Japanese Verbs Supplement
Please note: This page is intended for intermediate to advanced students of Japanese who are already comfortable with the material presented in my Japanese Verbs.
© Tim R. Matheson
Base 2 can be used to end phrases or clauses within a sentence as long as something follows. Base 2 is usually not used to end a sentence:
The Te Form can also be used to do this, as we learned in Lesson 65 of my Japanese Verbs:
Verbs in Base 2 can be followed by other verbs in order to create compound verbs. Some of these are relatively easy to grasp and can be used quite freely, like Base 2 with hajimeru (to begin) or owaru (to finish):
Base 2 + sugiru (overdo):
Sugiru is often cut to sugi in informal talk. This is an exception and cannot be done indiscriminately with other verbs. And this is also a verb which is allowed to end a sentence or expression in its Base 2 form.
Base 2 + naosu (repair; redo):
Yarinaoshi is a "set" mild command, often used by teachers to students or bosses to subordinates.
Note: Base 2 + naosu means to do something over again because the first time was sloppy or unsatisfactory, and should not be used to ask for a repeat of something done well. In that case, use something like Mou ichido o negai shimasu! or Mou ichido (verb in the te form) kudasai.
Base 2 + tsuzukeru (continue):
And there are those that are more specialized. I cannot make an exhaustive list of them, but here are many that I see or hear often. Many of these can be combined with various other verbs, while others are limited or very specialized in their use.
miwakeru: to distinguish by sight (miru + wakeru)
kikiwakeru: to distinguish by sound (kiku + wakeru)
miwatasu: to look over a wide area (miru + watasu)
arukimawaru: to walk around (aruku + mawaru)
mimawaru: to walk around and inspect (miru + mawaru)
kikiwasureru: to forget to ask (kiku + wasureru)
uketoru: to receive (ukeru + toru)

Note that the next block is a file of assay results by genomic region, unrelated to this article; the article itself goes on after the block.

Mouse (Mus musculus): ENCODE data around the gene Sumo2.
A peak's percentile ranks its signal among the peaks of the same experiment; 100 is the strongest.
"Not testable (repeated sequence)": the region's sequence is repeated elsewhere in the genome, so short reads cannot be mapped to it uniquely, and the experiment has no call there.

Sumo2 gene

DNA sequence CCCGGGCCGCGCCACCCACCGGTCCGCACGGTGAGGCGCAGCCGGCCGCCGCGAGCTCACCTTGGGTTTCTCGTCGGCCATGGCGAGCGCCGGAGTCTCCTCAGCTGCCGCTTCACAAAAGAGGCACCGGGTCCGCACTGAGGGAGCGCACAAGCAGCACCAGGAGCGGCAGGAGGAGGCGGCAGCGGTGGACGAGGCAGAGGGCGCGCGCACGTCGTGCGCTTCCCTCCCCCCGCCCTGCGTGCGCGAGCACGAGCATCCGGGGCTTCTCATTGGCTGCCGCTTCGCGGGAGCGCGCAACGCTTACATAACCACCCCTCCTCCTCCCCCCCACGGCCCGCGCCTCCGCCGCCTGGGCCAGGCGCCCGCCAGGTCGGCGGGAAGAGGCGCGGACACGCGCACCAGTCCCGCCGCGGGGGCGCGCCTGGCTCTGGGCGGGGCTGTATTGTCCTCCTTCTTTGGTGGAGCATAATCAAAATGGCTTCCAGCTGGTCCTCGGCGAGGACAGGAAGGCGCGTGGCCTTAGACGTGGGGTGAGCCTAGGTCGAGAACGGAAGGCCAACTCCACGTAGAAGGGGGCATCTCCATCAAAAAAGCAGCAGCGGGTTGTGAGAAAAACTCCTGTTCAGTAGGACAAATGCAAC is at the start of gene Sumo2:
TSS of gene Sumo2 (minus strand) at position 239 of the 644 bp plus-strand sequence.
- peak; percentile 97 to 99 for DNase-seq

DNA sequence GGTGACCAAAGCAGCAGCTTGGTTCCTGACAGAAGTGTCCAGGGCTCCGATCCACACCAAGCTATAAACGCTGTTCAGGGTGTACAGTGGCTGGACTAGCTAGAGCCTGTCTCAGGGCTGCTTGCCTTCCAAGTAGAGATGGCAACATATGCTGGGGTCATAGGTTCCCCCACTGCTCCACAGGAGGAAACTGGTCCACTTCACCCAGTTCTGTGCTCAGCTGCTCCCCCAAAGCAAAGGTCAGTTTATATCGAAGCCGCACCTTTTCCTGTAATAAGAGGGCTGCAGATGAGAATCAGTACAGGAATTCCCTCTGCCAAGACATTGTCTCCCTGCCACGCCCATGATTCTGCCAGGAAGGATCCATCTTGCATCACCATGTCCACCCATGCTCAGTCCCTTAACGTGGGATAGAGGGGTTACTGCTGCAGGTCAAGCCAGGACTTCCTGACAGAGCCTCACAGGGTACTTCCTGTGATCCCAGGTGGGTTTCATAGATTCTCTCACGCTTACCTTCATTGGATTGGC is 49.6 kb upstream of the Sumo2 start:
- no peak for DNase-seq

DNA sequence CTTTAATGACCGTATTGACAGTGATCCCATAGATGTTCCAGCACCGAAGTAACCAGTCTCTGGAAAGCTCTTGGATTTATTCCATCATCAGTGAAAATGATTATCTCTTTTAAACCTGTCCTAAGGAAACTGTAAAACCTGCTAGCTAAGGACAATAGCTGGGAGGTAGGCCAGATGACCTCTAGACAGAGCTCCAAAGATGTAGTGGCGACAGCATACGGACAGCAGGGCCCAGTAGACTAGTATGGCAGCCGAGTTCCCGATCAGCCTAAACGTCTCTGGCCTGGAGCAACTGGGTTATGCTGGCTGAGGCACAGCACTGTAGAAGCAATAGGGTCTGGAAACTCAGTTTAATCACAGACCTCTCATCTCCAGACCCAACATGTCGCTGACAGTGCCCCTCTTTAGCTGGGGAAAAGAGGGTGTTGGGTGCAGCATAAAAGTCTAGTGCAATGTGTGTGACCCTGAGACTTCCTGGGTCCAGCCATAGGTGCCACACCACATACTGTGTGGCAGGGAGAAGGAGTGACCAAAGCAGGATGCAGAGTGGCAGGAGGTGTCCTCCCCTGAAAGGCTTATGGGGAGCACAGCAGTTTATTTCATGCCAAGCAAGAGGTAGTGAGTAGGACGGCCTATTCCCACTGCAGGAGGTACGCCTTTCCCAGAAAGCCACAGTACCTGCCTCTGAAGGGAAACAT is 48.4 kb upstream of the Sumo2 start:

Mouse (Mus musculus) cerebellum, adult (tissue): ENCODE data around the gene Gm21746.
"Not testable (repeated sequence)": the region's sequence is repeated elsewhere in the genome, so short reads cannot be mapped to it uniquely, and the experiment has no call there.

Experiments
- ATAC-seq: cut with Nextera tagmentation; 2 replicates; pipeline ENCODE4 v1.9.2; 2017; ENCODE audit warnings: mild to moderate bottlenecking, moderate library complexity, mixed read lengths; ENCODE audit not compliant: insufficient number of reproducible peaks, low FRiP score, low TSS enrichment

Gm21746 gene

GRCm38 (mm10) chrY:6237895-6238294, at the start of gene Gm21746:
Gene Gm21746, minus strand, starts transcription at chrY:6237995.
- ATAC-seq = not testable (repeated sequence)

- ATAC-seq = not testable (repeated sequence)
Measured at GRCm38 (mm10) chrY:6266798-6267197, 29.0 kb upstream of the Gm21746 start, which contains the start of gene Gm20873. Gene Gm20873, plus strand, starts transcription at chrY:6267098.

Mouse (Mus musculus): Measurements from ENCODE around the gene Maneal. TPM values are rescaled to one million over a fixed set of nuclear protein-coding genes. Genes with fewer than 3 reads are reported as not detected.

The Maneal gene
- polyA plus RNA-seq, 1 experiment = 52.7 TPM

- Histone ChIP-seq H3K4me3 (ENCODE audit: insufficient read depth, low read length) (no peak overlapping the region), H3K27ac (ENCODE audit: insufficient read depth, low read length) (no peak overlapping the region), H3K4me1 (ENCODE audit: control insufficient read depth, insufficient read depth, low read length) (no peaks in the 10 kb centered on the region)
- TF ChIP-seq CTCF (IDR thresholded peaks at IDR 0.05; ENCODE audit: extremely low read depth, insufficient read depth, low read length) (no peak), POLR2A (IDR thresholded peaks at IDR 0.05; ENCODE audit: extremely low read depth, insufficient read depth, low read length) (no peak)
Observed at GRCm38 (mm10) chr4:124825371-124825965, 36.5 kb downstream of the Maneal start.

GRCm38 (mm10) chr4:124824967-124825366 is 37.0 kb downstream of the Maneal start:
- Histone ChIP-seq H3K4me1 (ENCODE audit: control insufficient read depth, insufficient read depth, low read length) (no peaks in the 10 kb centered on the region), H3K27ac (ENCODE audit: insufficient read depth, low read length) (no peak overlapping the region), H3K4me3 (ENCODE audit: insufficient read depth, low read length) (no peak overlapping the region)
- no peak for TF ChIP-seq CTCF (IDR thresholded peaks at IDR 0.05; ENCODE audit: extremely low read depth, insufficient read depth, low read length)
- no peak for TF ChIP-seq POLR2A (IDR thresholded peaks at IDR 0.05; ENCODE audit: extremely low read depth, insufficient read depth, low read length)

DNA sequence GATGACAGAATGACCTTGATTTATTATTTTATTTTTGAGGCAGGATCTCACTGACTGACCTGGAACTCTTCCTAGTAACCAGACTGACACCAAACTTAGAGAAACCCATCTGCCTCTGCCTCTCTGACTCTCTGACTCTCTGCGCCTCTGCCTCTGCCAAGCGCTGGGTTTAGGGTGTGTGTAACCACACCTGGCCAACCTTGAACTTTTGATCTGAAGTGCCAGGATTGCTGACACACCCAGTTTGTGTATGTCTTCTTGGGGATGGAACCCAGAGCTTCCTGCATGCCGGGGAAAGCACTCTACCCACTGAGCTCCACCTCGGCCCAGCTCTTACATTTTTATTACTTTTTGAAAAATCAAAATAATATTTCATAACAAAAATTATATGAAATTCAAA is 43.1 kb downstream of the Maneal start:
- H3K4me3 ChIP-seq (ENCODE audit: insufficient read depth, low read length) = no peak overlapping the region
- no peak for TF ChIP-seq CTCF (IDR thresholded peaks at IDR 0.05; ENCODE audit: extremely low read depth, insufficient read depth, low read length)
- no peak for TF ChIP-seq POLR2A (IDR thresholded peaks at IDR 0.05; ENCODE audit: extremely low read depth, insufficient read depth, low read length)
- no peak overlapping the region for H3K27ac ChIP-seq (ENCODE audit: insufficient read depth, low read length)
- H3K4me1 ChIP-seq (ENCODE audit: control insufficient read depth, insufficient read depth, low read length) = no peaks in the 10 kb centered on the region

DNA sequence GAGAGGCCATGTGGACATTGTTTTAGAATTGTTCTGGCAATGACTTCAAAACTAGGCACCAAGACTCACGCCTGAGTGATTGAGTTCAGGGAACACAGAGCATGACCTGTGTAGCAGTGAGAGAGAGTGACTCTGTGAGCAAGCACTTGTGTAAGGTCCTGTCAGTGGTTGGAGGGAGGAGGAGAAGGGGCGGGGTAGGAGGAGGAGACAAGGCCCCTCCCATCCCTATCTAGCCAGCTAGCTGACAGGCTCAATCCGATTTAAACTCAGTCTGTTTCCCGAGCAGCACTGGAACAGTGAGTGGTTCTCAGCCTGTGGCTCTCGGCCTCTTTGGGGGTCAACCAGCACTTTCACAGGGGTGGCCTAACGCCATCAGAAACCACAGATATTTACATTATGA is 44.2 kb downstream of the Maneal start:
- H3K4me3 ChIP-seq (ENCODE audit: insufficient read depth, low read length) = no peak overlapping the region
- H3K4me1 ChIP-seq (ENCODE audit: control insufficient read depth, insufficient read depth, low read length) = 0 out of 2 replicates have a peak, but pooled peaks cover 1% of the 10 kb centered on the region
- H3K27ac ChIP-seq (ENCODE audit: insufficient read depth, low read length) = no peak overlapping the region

toritsukeru: to install (an appliance, etc.) (toru + tsukeru)
hanashiau: to speak together (hanasu + au)
mochikaeru: to take out (fast food, etc.) (motsu + kaeru)
toiawaseru: to inquire (tou + awaseru)
uchiawaseru: to arrange for (this usually implies making verbal arrangements for something beforehand) (utsu + awaseru)
makimodosu: to rewind (a tape, etc.) (maku + modosu)
haraimodosu: to refund (harau + modosu)
sashikaeru: to replace (A with B) (sasu + kaeru)
atehamaru: to be applicable to (ateru + hamaru)
mochiageru: to raise up (motsu + ageru)
mochiyoru: to bring (together with others, as with a potluck dinner) (motsu + yoru)
hakobidasu: to carry out (to carry something out of a building, etc.) (hakobu + dasu)
All of the above compounds are Base 2 verbs combined with Base 3 verbs for consistency. However, many of these will often be used as a noun with a Base 2 ending, such as uchiawase (a planning meeting) or haraimodoshi (a refund). (See the next section.)
Please don't confuse these with the ones which use the particle ni in between, like tabe ni iku (go out and eat) and asobi ni kuru (come for fun). (See Lesson 10 of my Japanese Verbs.)
Finally, although it will be tempting to create your own combinations — combinations which seem perfectly understandable to you — they probably will not be understood by native speakers unless they have a linguistically free mind. It is always best to check your dictionary to see if it exists beforehand.
There are many verb combinations which exist that are used mainly as nouns (Base 2 + Base 2), such as:
yomikaki: reading and writing (yomu + kaku)
kaiage: a purchase (kau + ageru)
uriage: a sale (uru + ageru)
deiri: entering and exiting (deru + hairu)
ikiki: coming and going (iku + kuru)
uketsuke: reception (as in a hotel or other business) (ukeru + tsukeru)